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Morocco begins providing cash to families whose homes were destroyed by earthquake

The payments are among several forms of relief that Morocco plans to provide
People dig through the rubble as they try to salvage usable belongings and equipments, in Amizmiz, outside Marrakech, Friday, Oct. 6, 2023. Villagers in hard-hit regions are weighing how to best rebuild as Moroccan authorities begin to providing rehousing funds to those whose homes were destroyed by last month’s earthquake. (AP Photo/Mosa’ab Elshamy)

Four weeks after an earthquake knocked down much of his neighborhood, Rachid Alachoun now eagerly awaits client calls from the garage where he works on damaged appliances.

The 40-year-old plumber has sporadically found jobs throughout Amizmiz, a town of 14,000 people near the earthquake’s epicenter, but there isn’t as much work as before.

That could soon change, however, as the community prepares to rebuild. Architects and government adminstrators have surveyed damaged households, writing down the phone numbers of those entitled to emergency rehousing assistance in the near future and rebuilding funds for the longer term.

Moroccan authorities said Friday that they had begun providing money to those whose homes were destroyed. In Amizmiz, residents who provide authorities phone numbers are awaiting text messages with codes they can take to mobile banking units erected near the town’s center.

After a commission tasked by King Mohammed VI to oversee recovery efforts met earlier this week, the government said initial monthly payments of 2,500 Moroccan dirhams ($242) would be disbursed starting Oct. 6.

While the rest of his family relocated to a nearby tent city for displaced people, Alachoun is living in one part of his mostly destroyed former home. His family has received a tent and doesn’t lack for food, clothing or other immediate needs, but they worry as winter looms.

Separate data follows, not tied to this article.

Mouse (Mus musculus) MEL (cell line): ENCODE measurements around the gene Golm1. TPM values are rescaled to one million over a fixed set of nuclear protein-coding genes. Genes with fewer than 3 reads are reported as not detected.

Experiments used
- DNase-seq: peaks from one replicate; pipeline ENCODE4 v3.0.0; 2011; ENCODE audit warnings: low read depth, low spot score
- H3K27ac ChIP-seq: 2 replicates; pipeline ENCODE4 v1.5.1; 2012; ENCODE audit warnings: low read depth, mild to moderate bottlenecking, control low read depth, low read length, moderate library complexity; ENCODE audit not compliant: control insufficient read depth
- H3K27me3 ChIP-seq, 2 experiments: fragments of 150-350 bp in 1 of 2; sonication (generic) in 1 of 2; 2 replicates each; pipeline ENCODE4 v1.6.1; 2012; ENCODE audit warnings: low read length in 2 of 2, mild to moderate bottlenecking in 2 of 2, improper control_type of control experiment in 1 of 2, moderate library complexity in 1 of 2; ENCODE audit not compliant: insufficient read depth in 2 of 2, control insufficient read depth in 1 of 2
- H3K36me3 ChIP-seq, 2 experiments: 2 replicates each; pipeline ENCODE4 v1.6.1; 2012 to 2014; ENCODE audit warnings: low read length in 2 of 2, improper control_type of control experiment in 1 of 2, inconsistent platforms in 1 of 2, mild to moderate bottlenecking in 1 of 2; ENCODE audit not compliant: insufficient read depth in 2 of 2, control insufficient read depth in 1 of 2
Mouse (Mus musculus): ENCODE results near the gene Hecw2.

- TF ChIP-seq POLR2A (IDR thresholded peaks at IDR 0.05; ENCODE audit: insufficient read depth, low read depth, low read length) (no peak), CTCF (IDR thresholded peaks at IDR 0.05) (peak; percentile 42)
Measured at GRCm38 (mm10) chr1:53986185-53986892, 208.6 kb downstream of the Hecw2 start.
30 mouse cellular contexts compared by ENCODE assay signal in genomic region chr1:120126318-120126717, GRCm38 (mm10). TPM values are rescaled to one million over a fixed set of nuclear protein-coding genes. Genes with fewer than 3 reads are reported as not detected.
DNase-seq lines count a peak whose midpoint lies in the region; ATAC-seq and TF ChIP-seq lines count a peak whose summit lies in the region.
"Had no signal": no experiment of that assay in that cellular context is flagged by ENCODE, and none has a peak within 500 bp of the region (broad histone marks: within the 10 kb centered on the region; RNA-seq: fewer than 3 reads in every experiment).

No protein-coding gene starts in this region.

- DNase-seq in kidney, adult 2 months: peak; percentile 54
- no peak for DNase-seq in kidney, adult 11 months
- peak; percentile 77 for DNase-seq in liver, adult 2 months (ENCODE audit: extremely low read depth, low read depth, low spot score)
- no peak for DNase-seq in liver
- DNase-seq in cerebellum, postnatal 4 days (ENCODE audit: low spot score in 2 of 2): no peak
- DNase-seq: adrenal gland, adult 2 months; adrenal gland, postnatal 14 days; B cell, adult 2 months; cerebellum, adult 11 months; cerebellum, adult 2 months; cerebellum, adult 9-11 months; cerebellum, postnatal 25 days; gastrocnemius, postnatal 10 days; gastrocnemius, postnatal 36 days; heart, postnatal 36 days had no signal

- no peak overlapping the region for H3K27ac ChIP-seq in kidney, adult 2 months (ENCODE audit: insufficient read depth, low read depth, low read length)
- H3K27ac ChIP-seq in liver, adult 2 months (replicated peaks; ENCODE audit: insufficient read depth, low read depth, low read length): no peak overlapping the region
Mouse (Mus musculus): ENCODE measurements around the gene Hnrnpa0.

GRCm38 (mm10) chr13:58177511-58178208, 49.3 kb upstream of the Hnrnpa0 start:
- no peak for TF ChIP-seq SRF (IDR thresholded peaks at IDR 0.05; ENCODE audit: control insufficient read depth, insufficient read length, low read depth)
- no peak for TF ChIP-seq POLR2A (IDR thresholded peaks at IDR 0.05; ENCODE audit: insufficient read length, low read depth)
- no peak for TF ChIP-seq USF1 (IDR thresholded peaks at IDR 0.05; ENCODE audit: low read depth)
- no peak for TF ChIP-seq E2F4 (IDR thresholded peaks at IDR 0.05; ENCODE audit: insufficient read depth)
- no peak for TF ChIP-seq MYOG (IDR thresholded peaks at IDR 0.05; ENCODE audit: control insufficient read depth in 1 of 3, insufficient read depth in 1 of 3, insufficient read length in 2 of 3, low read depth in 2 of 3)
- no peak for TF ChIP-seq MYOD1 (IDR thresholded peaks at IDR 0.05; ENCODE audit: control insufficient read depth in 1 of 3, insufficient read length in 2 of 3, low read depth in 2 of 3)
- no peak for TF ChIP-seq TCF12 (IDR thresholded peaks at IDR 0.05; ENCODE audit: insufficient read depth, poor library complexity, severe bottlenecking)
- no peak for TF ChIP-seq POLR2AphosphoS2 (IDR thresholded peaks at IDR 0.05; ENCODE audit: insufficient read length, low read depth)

“We don’t have two or three years to wait for the government to build,” he said.

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The Sept. 8 earthquake wreaked havoc on rural regions south of Marrakech, where some mountain roads remain unpaved and the economy relies on herding and small-scale agriculture. As autumn nights get cooler, many are sleeping outside in donated tents with the daunting task of rebuilding before them.

The payments are among several forms of relief that Morocco plans to provide people displaced by the earthquake. It will provide temporary rehousing assistance and up to 140,000 dirhams ($13,600) to rebuild destroyed homes. It also plans to rebuild about 1,000 schools and 42 health centers.

Alachoun and others in Amizmiz’s Sourejdid neighborhood wonder whether the government plans to provide a universal blueprint for rebuilding or will disburse funds and let residents build how they choose. He is confident that rebuilt homes will need plumbing either way, but worries about the speed of efforts.

The Royal Cabinet said Sept. 14 that the payments would go to 50,000 households in the affected region. Roughly 4.2 million people live in Marrakech and the five provinces hardest hit by the quake.

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Morocco has also pledged to upgrade and widen roads and offer additional assistance to farmers and herders and subsidize barley and animal feed in hard-hit areas.

The earthquake damaged landmarks throughout the region, which is dominated by Morocco’s Amazigh-speaking minority.

Morocco created a special disaster relief fund three days after the earthquake. It is open to state funds and donations from within and outside Morocco, including from governments and aid groups. Additionally, the International Monetary Fund, which is scheduled to convene for its annual meetings next week in Marrakech, approved a $1.3 billion loan to help Morocco bolster its resilience to natural disasters.

Sam Metz, The Associated Press